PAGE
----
Talking Rubbish! Answering your waste and recycling questions

We like to think after almost 40 years in the industry we are now experts in the field of waste and recycling. We have been proud suppliers of bags, sacks and other products for the capture and containment of waste and recyclables since 1983. Over the years we have been asked many questions, given countless presentations and provided plenty of advice on the topic of waste management, so today we are talking rubbish (literally) answering the burning and repeated questions posed to us about recycling.

Why is it important to segregate waste?

People believe that they are doing the right thing when they are recycling their waste – which of course they are. The issue is when they are recycling this waste incorrectly. Putting rubbish and waste into the wrong bins causes cross-contamination which not only interrupts the recycling process but in extreme cases, makes the entire batch of waste unrecyclable due to high levels of contamination. This is often due to incorrect materials being put into the wrong bins, or dirty waste which will leak food and liquid onto other recyclables, now damaging their recyclability.

How can I make my recycling better?

The first step would be to stop cross-contamination, washing your recyclables – ensuring they have a sufficient level of cleanliness is the first step. Then you must ensure you are placing them into the correct bins, based on both their recyclability content and the offerings of the local authority they live within. When in doubt, do some research or place it into the general waste.

Compacting your waste i.e crushing cans and plastic bottles, and flattening cardboard boxes, is a great way to make more room in your recycling bin – it also helps with the recycling process.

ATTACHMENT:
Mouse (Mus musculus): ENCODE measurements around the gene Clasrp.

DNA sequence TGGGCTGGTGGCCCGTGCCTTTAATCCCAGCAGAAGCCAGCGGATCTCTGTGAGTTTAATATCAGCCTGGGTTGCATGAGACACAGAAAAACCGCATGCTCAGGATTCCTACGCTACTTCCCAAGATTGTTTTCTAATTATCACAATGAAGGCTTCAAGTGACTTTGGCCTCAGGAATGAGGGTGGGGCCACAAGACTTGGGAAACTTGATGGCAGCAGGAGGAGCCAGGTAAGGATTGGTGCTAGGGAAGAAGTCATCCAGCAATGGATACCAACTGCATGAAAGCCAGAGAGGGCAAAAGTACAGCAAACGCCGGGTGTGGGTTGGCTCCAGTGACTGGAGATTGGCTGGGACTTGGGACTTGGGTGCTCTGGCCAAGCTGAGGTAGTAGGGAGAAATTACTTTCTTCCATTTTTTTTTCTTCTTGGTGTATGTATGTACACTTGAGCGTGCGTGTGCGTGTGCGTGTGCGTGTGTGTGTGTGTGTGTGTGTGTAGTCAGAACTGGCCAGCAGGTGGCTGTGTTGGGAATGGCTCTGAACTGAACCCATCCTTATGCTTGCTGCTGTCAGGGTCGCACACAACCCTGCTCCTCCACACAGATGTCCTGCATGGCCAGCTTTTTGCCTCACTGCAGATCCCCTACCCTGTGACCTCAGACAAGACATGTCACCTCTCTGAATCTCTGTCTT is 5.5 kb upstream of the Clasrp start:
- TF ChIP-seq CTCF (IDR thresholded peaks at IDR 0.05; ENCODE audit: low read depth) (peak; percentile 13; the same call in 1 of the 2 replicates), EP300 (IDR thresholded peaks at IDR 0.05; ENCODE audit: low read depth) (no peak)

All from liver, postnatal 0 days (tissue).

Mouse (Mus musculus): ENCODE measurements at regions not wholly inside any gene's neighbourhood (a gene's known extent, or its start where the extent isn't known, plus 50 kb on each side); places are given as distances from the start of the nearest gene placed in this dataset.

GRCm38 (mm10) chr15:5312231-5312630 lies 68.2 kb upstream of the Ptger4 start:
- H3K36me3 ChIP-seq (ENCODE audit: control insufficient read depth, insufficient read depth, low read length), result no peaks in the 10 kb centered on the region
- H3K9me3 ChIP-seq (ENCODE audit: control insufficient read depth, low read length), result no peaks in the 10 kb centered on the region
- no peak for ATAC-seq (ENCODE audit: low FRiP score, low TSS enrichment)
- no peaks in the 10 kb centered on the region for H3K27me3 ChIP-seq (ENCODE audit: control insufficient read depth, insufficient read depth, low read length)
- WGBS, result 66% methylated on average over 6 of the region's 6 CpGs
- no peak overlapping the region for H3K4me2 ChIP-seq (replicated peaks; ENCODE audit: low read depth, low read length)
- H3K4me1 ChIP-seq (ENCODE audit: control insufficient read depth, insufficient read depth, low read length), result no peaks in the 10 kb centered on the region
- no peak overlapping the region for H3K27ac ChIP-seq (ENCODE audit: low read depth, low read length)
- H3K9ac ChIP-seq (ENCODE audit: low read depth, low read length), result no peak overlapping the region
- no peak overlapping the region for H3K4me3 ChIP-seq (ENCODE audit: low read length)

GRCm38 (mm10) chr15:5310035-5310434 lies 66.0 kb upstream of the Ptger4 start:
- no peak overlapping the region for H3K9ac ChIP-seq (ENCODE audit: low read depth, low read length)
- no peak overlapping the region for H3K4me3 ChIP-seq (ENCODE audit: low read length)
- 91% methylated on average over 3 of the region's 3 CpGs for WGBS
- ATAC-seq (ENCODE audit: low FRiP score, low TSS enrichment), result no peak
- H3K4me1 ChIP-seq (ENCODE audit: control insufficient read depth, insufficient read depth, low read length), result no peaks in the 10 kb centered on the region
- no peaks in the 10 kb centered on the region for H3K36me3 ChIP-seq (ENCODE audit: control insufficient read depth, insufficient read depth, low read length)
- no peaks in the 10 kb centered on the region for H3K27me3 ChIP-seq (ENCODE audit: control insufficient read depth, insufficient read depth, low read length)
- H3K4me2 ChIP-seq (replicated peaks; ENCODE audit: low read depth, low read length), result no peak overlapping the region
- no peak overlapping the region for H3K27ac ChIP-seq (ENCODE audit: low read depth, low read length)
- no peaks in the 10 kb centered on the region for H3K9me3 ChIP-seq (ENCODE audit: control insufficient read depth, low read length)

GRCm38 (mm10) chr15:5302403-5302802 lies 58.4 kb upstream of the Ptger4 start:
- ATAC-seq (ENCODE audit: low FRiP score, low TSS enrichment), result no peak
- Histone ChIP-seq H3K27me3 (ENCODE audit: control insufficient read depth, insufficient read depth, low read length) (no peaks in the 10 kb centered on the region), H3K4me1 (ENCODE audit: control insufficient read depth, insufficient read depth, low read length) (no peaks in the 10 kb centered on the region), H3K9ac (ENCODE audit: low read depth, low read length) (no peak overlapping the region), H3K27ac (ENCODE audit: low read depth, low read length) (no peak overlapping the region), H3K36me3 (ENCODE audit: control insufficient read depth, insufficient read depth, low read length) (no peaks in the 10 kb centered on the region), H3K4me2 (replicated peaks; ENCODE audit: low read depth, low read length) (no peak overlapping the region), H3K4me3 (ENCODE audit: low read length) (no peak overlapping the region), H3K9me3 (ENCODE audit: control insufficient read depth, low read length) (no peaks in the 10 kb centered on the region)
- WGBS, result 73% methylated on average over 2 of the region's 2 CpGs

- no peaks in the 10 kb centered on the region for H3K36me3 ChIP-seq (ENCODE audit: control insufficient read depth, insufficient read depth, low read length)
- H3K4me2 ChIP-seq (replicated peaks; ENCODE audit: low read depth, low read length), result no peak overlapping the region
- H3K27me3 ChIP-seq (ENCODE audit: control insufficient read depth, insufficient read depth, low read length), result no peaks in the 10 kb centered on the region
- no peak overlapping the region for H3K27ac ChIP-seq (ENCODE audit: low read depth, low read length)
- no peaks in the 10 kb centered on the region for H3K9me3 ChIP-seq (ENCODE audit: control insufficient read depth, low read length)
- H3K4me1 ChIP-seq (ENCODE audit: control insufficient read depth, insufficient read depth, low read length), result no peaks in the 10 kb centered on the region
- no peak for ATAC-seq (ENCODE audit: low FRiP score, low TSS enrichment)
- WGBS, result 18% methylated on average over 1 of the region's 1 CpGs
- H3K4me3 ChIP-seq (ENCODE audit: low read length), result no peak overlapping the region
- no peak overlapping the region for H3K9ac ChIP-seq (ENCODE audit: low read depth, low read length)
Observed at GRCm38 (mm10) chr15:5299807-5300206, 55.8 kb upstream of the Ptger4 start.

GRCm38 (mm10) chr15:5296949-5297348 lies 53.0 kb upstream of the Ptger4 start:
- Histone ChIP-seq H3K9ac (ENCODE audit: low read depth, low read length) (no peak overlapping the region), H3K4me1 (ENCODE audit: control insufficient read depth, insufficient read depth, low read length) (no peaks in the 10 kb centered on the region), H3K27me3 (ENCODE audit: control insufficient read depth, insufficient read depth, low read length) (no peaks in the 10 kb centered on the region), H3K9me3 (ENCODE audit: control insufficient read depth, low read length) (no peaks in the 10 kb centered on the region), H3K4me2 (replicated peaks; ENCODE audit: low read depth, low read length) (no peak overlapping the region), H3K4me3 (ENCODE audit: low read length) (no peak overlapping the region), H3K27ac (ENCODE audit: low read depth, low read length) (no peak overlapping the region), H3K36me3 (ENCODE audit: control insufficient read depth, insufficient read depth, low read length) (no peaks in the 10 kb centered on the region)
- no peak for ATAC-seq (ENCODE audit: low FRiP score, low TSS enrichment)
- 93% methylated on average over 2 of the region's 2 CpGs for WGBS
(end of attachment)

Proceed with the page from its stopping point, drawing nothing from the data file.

Whats are the ‘3 R’s’?

Reduce, re-use & recycle. The first stage ‘reduce’ is encouraging people to reduce their waste & purchasing habits. The re-use aspect is encouraging more re-use of products before they are disposed of. Many items that are dubbed ‘single-use’ have a far greater life-span and can be used several times. Up-recycle and donating are all great examples of reducing. And then if we cannot reduce or re-use, we must ensure we are recycling.

Are the alternatives to plastic actually better for the environment?

Paper, cotton, metal and glass are actually in many ways more damaging to the environment than plastics. They all produce far higher greenhouse gases in both products, transportation and recycling. They are far heavier than plastics and in many cases are not as durable.  FACT: You would have to use a cotton shopping bag 173 times to equal the environmental impact of a plastic bag that has been used once.

Why is food waste recycling important?

Food waste is an ever-growing issue, which produces very large levels of methane which is a very harmful gas in our atmosphere. Recycling food waste is a great way to reduce these harmful gases, but also support a circular economy by closing the recycling loop. Food waste breaks down into compost which can be used to grow more foods.

What do the different recycling symbols mean?

Plastic Resin Identification Code and the different recycling method logos are explained in this downloadable pdf.